TikTokers Are Going Crazy Over a Tanning Nasal Spray — But Is It Safe?

Nasal spray tanning is all the rage on TikTok and we find out if it’s safe

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I’m an older millennial, so one of my biggest embarrassments is that I went to the tanning bed in the early 2000s. But at the time, people would do anything, even risk skin cancer, for skin. golden. Now that we’re much more informed about the risks, most people opt for one of the dozens of stellar indoor tanning products on the market. But it seems that some are still trying risky products in search of their ideal skin tone. On TikTok, nasal spray tanning has gone viral. Yes, people are spraying a solution into their noses that promises tanned skin. But is it safe to use? And how it works?

We chatted with the New York dermatologist, Dr. Whitney Bowe to get to the bottom of this rather worrying trend. “Unfortunately, nasal sprays that promote tanning ‘from within’ simply don’t have enough science to prove their safety for me to endorse them,” she says. “When you stimulate melanin production, you are basically tickling and stimulating melanin-producing cells, called melanocytes, to pump out pigment. Theoretically, you could actually overstimulate one of those cells in such a way that it actually encourages the formation of a tumor, like melanoma.” Hey!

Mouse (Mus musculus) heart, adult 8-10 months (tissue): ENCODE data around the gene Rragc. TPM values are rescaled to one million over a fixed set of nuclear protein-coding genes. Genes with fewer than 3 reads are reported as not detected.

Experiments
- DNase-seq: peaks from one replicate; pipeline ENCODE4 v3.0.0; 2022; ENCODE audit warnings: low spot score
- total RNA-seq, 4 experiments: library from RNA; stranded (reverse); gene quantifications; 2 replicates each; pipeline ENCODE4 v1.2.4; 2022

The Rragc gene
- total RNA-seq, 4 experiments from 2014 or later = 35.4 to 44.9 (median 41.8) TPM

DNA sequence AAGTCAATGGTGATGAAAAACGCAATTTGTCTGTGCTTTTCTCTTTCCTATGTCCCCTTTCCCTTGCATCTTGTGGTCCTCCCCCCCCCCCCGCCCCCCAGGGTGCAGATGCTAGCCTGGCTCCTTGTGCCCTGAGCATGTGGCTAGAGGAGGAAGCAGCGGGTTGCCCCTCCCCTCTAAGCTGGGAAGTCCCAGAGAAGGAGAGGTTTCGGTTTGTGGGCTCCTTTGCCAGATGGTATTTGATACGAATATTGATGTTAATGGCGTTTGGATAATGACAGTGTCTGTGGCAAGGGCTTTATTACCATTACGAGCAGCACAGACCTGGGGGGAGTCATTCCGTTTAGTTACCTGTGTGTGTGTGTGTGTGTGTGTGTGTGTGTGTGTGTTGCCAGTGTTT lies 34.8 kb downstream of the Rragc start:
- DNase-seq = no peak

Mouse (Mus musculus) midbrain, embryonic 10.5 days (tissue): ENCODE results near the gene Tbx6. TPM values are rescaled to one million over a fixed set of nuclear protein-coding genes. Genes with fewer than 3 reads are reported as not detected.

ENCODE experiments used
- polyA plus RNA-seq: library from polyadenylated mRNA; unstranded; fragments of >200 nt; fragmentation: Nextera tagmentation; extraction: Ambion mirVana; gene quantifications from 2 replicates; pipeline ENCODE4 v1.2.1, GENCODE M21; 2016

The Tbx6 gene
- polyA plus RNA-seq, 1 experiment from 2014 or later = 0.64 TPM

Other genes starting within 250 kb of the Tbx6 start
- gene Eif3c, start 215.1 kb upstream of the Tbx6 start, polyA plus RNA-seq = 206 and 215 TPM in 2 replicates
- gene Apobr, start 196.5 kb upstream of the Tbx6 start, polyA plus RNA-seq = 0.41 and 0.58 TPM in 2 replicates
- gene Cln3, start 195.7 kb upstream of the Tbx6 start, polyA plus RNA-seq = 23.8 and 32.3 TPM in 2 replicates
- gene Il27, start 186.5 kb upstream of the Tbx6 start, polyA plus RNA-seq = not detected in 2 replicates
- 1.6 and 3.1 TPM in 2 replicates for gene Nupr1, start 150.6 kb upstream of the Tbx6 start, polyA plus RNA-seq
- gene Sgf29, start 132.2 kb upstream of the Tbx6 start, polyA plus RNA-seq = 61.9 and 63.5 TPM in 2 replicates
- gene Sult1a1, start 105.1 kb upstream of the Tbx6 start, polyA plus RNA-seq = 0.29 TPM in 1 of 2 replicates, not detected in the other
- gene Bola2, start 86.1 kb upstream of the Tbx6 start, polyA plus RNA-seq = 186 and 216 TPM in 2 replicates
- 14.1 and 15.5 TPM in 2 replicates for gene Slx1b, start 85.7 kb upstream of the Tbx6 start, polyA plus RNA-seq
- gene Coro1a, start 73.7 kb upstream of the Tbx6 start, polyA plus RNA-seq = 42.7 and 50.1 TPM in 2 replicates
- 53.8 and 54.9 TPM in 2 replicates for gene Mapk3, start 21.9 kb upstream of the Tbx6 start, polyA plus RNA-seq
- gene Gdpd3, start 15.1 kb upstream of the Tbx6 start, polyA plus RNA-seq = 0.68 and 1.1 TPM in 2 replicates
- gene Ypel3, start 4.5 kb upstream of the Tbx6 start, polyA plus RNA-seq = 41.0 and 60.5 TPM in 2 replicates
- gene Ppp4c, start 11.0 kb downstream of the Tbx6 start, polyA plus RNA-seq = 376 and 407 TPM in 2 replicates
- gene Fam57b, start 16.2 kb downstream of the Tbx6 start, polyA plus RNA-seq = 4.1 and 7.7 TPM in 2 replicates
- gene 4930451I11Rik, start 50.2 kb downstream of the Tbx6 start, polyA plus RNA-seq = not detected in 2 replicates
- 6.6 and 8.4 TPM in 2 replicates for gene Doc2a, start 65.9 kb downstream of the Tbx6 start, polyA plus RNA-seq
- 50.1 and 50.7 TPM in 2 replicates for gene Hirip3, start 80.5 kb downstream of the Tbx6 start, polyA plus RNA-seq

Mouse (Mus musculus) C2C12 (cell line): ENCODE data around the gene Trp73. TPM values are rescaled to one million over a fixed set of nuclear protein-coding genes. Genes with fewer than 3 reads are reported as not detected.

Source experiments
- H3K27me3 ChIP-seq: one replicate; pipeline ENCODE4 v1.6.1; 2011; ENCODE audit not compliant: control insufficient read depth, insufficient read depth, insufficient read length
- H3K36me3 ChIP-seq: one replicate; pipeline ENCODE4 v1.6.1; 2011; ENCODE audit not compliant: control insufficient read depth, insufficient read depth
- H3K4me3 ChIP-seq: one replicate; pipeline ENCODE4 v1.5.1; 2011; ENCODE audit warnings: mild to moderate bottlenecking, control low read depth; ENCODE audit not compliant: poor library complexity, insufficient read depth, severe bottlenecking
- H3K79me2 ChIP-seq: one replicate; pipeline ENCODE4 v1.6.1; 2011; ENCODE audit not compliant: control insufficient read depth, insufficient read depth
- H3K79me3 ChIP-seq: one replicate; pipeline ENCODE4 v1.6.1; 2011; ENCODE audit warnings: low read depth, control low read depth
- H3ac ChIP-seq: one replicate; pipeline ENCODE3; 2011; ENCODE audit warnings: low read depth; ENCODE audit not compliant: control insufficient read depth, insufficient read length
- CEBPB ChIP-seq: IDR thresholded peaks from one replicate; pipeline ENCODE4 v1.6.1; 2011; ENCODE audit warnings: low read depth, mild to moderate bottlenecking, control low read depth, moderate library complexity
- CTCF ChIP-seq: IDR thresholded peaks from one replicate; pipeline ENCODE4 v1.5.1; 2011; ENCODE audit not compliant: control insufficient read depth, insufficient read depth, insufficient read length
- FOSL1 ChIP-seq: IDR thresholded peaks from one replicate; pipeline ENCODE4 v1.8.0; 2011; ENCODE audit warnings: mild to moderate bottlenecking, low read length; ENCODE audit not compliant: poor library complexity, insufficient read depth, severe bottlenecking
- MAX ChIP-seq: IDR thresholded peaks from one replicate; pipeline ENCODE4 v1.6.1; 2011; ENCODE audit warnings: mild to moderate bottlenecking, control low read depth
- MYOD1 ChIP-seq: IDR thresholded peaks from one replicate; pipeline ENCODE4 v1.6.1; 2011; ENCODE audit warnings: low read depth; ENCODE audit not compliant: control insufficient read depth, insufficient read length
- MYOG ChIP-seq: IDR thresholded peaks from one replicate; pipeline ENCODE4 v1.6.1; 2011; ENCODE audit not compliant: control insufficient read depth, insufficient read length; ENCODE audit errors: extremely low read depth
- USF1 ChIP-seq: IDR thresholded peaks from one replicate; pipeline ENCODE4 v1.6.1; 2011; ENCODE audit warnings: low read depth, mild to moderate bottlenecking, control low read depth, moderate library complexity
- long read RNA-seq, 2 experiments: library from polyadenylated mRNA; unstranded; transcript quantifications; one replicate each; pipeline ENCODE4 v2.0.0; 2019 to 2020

Dr. Bowe recommends staying away from these sprays until they go through rigorous safety testing. There are a few other big red flags you see with the Permatan brand specifically. First, the brand claims that the formula works even better with Sun exposure, responding to a comment on TikTok: “Works just as well with natural artificial UVs so they can be used with tanning beds.”

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“Encouraging deliberate sun exposure or use of tanning beds is a big ‘no’ in my book!” says Dr. Bowe. “UV rays from the sun or from a tanning bed not only promote skin cancer, they also promote accelerated aging. There is also the misconception that a ‘base tan’ can protect you from getting burned. Whether you get sunburned or tanned, either is a sign of DNA damage that can increase your risk of skin cancer and premature aging later in life.”

Dr. Bowe is also concerned about the way the formula is administered. “The mucous membranes in your nose allow absorption into your bloodstream and put you at risk for systemic side effects,” she says. “I have heard reports of people experiencing nausea, hives, and even fluctuating libido as a result of using these sprays.” And then there’s the fact that your skin is supposed to stay tan. years?! If it sounds too good to be true, it probably is.

“No tan should persist for years,” says Dr. Bowe. “The whole website looks fishy and I don’t know if I trust the ingredient list.”

Instead, she recommends using topical self-tanning creams and lotions that contain DHA (dihydroxyacetone). “We know that when DHA is rubbed on the skin, it stains the skin superficially and is considered safe,” he says. Some of my favorite brands include Jergens, St. Tropez, Tan-Luxe, and Isle of Paradise. Or you can remember that all skin is good skin and that you don’t have to have a certain level of tan to be pretty.

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